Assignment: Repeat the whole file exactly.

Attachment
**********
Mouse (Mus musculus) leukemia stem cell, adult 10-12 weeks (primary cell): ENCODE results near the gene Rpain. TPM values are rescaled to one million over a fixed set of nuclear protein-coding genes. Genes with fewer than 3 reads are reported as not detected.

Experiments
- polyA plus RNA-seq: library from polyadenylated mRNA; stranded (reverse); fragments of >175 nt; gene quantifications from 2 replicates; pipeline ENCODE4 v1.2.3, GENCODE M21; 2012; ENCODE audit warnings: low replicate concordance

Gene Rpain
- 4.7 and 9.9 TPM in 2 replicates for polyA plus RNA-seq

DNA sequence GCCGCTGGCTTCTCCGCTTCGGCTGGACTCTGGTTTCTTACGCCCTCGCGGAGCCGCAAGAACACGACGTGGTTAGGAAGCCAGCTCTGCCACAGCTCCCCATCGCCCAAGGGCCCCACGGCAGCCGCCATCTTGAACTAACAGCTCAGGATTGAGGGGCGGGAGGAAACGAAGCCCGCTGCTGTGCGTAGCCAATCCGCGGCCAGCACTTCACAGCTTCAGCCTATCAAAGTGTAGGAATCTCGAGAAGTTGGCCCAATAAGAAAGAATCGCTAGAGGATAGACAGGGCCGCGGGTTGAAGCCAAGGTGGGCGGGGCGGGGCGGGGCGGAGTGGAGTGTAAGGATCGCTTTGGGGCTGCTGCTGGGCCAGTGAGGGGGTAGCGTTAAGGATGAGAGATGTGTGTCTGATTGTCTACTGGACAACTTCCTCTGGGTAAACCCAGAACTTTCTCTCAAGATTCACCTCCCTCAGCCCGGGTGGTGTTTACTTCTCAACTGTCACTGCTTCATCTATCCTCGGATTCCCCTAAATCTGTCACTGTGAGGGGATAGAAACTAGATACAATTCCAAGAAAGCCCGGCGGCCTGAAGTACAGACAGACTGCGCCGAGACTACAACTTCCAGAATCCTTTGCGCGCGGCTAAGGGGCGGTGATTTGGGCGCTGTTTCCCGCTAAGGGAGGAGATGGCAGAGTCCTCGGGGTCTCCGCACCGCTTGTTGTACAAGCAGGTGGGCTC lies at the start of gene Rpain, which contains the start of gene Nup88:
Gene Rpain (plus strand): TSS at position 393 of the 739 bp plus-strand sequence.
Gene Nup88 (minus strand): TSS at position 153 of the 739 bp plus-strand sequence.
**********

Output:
Mouse (Mus musculus) leukemia stem cell, adult 10-12 weeks (primary cell): ENCODE results near the gene Rpain. TPM values are rescaled to one million over a fixed set of nuclear protein-coding genes. Genes with fewer than 3 reads are reported as not detected.

Experiments
- polyA plus RNA-seq: library from polyadenylated mRNA; stranded (reverse); fragments of >175 nt; gene quantifications from 2 replicates; pipeline ENCODE4 v1.2.3, GENCODE M21; 2012; ENCODE audit warnings: low replicate concordance

Gene Rpain
- 4.7 and 9.9 TPM in 2 replicates for polyA plus RNA-seq

DNA sequence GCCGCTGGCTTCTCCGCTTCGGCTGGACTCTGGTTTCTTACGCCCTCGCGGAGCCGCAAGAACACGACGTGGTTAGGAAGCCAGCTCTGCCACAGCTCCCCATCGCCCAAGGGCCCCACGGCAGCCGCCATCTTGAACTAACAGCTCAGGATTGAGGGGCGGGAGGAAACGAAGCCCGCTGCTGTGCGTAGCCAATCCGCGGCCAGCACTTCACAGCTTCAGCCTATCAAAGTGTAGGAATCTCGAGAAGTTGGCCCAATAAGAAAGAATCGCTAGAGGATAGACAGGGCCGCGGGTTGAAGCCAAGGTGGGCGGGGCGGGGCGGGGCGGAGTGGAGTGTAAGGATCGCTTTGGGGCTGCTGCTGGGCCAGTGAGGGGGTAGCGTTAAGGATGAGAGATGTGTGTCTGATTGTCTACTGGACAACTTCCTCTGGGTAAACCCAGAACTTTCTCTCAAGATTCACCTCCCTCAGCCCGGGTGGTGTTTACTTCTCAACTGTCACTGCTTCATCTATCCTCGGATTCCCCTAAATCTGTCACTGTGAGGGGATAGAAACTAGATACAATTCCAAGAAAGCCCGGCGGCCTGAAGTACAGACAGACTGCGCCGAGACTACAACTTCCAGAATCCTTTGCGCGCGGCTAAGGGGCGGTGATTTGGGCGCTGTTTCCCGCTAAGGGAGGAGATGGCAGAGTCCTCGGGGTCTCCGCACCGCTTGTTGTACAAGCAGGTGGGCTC lies at the start of gene Rpain, which contains the start of gene Nup88:
Gene Rpain (plus strand): TSS at position 393 of the 739 bp plus-strand sequence.
Gene Nup88 (minus strand): TSS at position 153 of the 739 bp plus-strand sequence.